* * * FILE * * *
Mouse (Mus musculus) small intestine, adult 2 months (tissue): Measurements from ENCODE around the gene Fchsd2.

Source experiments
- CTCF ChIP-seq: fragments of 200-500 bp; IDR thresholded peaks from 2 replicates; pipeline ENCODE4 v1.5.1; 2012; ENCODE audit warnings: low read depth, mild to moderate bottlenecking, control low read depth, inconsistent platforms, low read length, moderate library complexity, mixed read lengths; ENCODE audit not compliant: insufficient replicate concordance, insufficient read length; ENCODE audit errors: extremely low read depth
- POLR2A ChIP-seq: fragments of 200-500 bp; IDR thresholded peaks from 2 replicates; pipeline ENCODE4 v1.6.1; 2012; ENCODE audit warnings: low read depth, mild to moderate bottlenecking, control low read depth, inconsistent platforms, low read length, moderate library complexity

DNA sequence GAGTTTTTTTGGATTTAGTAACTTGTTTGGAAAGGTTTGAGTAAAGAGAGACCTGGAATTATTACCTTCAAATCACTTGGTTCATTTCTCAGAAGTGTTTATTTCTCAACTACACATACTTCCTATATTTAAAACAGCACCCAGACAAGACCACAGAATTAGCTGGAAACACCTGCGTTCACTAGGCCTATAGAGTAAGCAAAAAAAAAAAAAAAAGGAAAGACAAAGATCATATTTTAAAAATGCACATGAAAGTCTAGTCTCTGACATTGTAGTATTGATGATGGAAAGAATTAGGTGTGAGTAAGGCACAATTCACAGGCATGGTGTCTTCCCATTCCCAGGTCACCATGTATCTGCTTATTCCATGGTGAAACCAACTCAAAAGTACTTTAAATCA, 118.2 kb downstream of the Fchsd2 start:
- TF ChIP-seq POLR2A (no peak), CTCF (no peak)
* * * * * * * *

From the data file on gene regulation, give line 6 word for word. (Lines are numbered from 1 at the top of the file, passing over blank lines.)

- TF ChIP-seq POLR2A (no peak), CTCF (no peak)